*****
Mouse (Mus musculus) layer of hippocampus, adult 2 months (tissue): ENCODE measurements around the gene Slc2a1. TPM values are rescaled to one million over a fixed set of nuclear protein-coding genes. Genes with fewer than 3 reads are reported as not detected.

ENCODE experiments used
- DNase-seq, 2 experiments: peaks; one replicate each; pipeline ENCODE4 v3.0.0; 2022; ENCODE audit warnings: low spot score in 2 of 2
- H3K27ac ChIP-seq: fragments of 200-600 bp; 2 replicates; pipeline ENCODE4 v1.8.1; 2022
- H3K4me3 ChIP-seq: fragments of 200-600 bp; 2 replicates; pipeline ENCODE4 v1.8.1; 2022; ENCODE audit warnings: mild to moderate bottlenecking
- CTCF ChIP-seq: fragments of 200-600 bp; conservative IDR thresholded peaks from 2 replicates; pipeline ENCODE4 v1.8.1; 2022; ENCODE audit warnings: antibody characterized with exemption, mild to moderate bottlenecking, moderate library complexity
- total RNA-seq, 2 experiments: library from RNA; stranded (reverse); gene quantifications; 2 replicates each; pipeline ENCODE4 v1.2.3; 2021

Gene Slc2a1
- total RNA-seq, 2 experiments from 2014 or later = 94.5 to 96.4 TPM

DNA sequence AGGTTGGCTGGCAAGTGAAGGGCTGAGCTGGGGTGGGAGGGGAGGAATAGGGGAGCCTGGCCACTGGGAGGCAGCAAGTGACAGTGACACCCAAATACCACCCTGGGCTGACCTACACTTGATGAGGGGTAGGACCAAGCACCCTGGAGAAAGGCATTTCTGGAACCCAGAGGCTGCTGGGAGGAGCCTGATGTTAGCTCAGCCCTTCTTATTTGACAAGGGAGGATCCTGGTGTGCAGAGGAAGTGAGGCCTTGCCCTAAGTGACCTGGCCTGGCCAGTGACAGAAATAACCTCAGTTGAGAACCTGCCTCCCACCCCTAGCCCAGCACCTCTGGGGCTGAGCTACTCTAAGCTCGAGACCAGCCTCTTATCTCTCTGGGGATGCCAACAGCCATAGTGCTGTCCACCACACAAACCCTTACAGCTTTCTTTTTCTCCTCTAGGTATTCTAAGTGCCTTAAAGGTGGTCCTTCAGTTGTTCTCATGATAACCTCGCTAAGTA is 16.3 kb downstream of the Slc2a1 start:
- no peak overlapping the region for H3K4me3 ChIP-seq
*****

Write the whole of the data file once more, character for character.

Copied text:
Mouse (Mus musculus) layer of hippocampus, adult 2 months (tissue): ENCODE measurements around the gene Slc2a1. TPM values are rescaled to one million over a fixed set of nuclear protein-coding genes. Genes with fewer than 3 reads are reported as not detected.

ENCODE experiments used
- DNase-seq, 2 experiments: peaks; one replicate each; pipeline ENCODE4 v3.0.0; 2022; ENCODE audit warnings: low spot score in 2 of 2
- H3K27ac ChIP-seq: fragments of 200-600 bp; 2 replicates; pipeline ENCODE4 v1.8.1; 2022
- H3K4me3 ChIP-seq: fragments of 200-600 bp; 2 replicates; pipeline ENCODE4 v1.8.1; 2022; ENCODE audit warnings: mild to moderate bottlenecking
- CTCF ChIP-seq: fragments of 200-600 bp; conservative IDR thresholded peaks from 2 replicates; pipeline ENCODE4 v1.8.1; 2022; ENCODE audit warnings: antibody characterized with exemption, mild to moderate bottlenecking, moderate library complexity
- total RNA-seq, 2 experiments: library from RNA; stranded (reverse); gene quantifications; 2 replicates each; pipeline ENCODE4 v1.2.3; 2021

Gene Slc2a1
- total RNA-seq, 2 experiments from 2014 or later = 94.5 to 96.4 TPM

DNA sequence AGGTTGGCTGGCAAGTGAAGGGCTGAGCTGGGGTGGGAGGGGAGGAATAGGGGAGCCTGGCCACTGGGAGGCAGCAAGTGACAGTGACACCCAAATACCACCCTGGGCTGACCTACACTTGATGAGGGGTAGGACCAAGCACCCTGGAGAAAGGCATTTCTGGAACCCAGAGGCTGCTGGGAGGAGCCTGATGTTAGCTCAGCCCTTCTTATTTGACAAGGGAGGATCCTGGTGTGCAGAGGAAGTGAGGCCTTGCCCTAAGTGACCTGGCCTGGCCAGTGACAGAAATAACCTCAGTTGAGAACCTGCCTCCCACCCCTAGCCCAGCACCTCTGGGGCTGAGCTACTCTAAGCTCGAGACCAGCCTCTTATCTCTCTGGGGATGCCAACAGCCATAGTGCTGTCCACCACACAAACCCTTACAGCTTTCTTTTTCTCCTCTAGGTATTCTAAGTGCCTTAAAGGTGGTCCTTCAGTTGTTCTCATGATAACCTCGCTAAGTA is 16.3 kb downstream of the Slc2a1 start:
- no peak overlapping the region for H3K4me3 ChIP-seq